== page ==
Myanmar Youth Protests and Activism in Melbourne

from a representative of Victoria Myanmar Youth

________


Following the military coup in Myanmar on February 1st, we have witnessed some of the worst human rights abuses in the 21st century, blatantly committed right before the eyes of the world.

As members of the diaspora and international student communities here in Australia, we may be physically far from home, but our hearts are together with our people in Myanmar.


The youth in Melbourne have been protesting in solidarity since February 2nd, the day after the coup. We've been creative and mindful with our approach to try as much as possible to gain the sympathy and support of the local Australian community.


We've marched on the streets of Melbourne, where there were thousands of bystanders who would otherwise not have known what's happening in Myanmar.


We stood in silence in blood-stained clothes to showcase the kind of human rights abuses that are ongoing in Myanmar. We’ve raised our voices so that the international community is aware of the injustices happening in our country and so that the Australian government will do more to support the people of Myanmar.


Youth activist Kaung Myat Phone (Jack PH) from Victorian Myanmar Youth says that he believes that human rights is for everyone. “We have lived many years without human rights [under military dictatorship]. We have had a taste of freedom and what we can do with freedom. We did not have to live with fear. But there were no human rights in our ethnic states like Kachin or Chin states. There's a lot of corruption and we have no freedom. That’s why this time Gen Z, including us, are fighting for freedom for our country. For this generation and future generations. We have to win.”


There are many others like him across Australia, who have in various ways tried to support people in Myanmar from afar, whether through protests, fundraisers, or activism targeting Australian government authorities.


The Silent Protest was the first event that we as Victoria Myanmar Youth organised as a team. It took place on February 28 2021, in front of the Victoria State Library (see photo). As representatives of Victorian Myanmar Youth, we also had an opportunity to meet a Federal Member of Parliament of Australia. We also held an Eat Food, Reject the Coup food-fair fundraising event (see photo) – and through this event, we managed to raise a lot of funds for the Civil Disobedience Movement, Internally Displaced Persons and other communities in need in Myanmar. Then, for the Global Myanmar Spring Revolution Day on May 1st 2021, we marched from Federation Square to the Parliament House of Victoria.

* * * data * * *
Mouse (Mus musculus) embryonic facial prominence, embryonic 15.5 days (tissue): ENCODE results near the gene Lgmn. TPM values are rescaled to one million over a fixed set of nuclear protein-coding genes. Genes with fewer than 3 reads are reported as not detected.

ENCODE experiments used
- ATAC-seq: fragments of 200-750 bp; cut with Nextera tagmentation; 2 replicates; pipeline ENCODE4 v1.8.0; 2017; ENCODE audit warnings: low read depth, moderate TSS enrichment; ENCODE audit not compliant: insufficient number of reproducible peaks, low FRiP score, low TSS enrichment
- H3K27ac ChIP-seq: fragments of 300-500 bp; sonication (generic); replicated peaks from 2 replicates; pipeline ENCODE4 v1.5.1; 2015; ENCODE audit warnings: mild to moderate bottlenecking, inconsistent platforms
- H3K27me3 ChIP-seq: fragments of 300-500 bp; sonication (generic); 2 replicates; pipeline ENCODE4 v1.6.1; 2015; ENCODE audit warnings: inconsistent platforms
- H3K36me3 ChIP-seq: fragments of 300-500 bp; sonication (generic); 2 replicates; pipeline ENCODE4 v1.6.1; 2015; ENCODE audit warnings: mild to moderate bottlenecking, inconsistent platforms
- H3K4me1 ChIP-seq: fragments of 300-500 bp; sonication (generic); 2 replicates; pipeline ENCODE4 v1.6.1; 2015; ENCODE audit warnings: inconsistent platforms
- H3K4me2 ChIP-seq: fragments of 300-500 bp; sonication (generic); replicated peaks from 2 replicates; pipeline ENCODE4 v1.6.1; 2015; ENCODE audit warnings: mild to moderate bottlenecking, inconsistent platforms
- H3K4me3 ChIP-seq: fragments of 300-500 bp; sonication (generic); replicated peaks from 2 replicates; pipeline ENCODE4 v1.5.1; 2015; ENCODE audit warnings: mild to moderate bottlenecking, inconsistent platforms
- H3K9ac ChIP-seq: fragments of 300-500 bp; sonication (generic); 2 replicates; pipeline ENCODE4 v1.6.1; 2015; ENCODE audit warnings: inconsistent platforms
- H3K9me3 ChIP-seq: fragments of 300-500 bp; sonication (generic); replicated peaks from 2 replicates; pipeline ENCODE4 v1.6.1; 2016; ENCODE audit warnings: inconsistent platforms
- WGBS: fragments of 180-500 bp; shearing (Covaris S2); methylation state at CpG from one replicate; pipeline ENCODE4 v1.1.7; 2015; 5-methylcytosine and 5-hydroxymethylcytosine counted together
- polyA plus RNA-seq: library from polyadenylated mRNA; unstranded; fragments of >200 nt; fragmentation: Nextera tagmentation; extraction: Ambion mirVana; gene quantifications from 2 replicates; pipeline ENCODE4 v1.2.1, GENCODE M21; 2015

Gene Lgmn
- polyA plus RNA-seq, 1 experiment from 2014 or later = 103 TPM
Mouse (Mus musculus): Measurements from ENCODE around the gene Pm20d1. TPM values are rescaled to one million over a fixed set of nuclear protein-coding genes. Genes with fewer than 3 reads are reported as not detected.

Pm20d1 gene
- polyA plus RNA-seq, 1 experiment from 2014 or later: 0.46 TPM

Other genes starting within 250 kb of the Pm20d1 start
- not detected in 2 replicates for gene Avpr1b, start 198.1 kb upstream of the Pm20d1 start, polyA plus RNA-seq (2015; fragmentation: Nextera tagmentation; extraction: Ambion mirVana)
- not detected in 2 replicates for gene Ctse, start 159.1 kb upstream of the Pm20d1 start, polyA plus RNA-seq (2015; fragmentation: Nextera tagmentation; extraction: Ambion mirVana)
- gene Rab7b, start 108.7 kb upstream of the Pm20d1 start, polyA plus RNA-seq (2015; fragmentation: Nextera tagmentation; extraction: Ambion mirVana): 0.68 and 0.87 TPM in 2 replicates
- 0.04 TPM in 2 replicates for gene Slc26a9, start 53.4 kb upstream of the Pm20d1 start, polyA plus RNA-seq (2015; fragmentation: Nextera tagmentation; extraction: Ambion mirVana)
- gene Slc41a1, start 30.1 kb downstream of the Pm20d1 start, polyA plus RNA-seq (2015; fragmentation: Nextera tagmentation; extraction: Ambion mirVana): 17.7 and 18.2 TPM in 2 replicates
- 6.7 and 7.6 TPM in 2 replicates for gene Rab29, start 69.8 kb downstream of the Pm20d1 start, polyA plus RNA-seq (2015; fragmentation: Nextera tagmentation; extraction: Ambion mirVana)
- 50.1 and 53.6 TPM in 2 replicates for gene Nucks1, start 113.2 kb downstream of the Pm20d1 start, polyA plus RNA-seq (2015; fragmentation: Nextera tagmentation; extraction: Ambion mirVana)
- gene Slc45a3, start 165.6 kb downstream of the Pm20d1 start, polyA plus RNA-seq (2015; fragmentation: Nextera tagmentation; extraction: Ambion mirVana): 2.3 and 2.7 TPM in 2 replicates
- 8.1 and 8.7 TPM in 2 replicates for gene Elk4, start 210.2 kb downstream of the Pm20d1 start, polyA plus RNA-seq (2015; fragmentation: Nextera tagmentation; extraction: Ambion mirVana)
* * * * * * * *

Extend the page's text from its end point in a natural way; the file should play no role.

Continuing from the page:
Why are we doing all this?

We believe that we should fight for our generation and future generations in Myanmar. For far too long, injustice has happened at our doorsteps. Our parents, our grandparents and great-grandparents suffered at the hands of the power-hungry and despotic regimes.


Now is the time for us to break this vicious cycle – to stop the suffering of our people, the conflict, the fear of losing loved ones, the displacement from ancestral lands.

For far too long we have suffocated. And as Martin Luther King said, "Injustice anywhere is a threat to justice everywhere". So no matter where we are, or who we are, we must not tolerate injustice.

One thing that I have learned is that, if we don't act, no one will. It is not the duty of others. It is our duty. Being on the side of what is right, being against evil, can be tough but we must be determined and fight for what we believe in.


A former All Burma Student Democratic Front (ABSDF) soldier, U Min Thu Ra Win once told me, "We don’t go into battles if we think we will lose. We must not be afraid to die, but be strategic to survive." The strategy is to live and fight until we win. The former resistance soldier has escaped death multiple times, and he has a point.

“We must win,” is the motto we have to go with. The alternative is not an option. And I sincerely believe that we will win. Our Gen Z have an unbeatable fighting spirit. Our generation is fighting to win. We need guidance, resources and continued support to fight in this Spring Revolution – both on the short-term as well as the longer-term if needs be. But giving up is simply not an option.

Youth activist Julia could not have worded it better: “We are stronger together as one. Regardless of generation, regardless of ethnicity, regardless of where we are from, it is important that we unite and come together as one and keep continuing to fight because we will win this.”